Barclay ready for left tackle despite shaky start
Don Barclay knows he didn’t play well when the Green Bay Packers opened their preseason schedule at the New England Patriots last week.
He watched the film. He saw the holding penalty. He critiqued the two sacks allowed. No, his return after missing all of last season with a torn ACL didn’t go smoothly.
“There were some plays that I wanted to have back,” Barclay said. “You’ve just got to improve off of it, basically. It was the first game I’ve played since the injury, and I wouldn’t say it was good or anything. So just areas to improve off of.”
Improvement needs to come quickly. The pressure only increases when the Packers travel to the Pittsburgh Steelers for their second preseason game Sunday.
Barclay will start at left tackle, replacing injured starter David Bakhtiari (knee). Bakhtiari’s injury isn’t expected to be serious, he said Thursday. With him unable to play, Barclay will be tasked with protecting MVP quarterback Aaron Rodgers’ blindside.
Barclay knows it’s a big job, but he said he’ll be ready.
“I feel like everywhere on the line you’re going to have one-on-one battles either way,” Barclay said. “Whether you’re at right tackle, left tackle. You could be the blind side at right tackle some plays if he’s looking left. It definitely has that name on it. I’ve played the position before in the past, so it’s nothing new to me.”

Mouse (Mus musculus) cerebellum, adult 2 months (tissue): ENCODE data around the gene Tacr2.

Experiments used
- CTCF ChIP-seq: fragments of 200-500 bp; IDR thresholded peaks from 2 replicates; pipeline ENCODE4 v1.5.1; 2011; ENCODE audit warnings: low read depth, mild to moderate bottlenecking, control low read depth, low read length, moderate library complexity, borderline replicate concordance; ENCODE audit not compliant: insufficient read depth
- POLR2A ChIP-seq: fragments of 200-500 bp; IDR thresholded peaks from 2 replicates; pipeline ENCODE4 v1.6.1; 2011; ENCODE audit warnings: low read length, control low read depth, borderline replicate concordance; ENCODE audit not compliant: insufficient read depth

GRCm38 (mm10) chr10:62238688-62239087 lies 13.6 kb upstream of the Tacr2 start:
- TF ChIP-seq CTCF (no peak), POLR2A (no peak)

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It is new on an NFL field, though. Barclay, entering his fourth year, was undrafted out of West Virginia in 2012. He played guard and both tackle positions in college. When Bryan Bulaga tore his ACL before the 2013 season, he started in his place.
But, Barclay said, he’s never played left tackle for the Packers. He doesn’t expect a major transition. His footwork will be different. Some unfamiliarity playing on the left side, but it’s the same offense.
Rodgers, who tore his ACL in college at California, said he’s not worried about Barclay this weekend. He expects his tackle to play well, both Sunday and beyond.
“Don’s a great player,” Rodgers said. “He’s come a long way getting back from his ACL. It’s a tough injury. I went through it a long time ago, about 11 or 12 years ago. But I think you come back stronger, and I think Donnie’s looked really strong. He’s a natural left tackle.
“I don’t think that’s a position he feels uncomfortable in. I think he feels very good at left tackle.”
The Packers could use a tight end or running back to chip block, helping to slow down the pass rush. Rodgers acknowledged as much this week. But too many chip blocks could prevent the Packers from working on their regular offense, defeating the purpose of a preseason game.
Barclay certainly isn’t asking for help. He’s made the long trek back from one of football’s most grueling injuries. His last game came Jan. 5, 2014, an NFC Wild Card playoff loss to the San Francisco 49ers at Lambeau Field. There was bound to be some shaky plays along his recovery.
Now, Barclay believes he’s close to being the player he was before the injury. His knee feels good, he said. The most important thing is learning how to trust it again. The second step of that process comes Sunday.
“I think I’m fine with it,” Barclay said. “The most I’m ever going to be. I mean, if I’m out there doing it, obviously you’ve got to trust yourself to put yourself out there and do it. I think beyond that, it’s just honing your craft and getting better at it every day. It’s not something that’s going to come overnight.”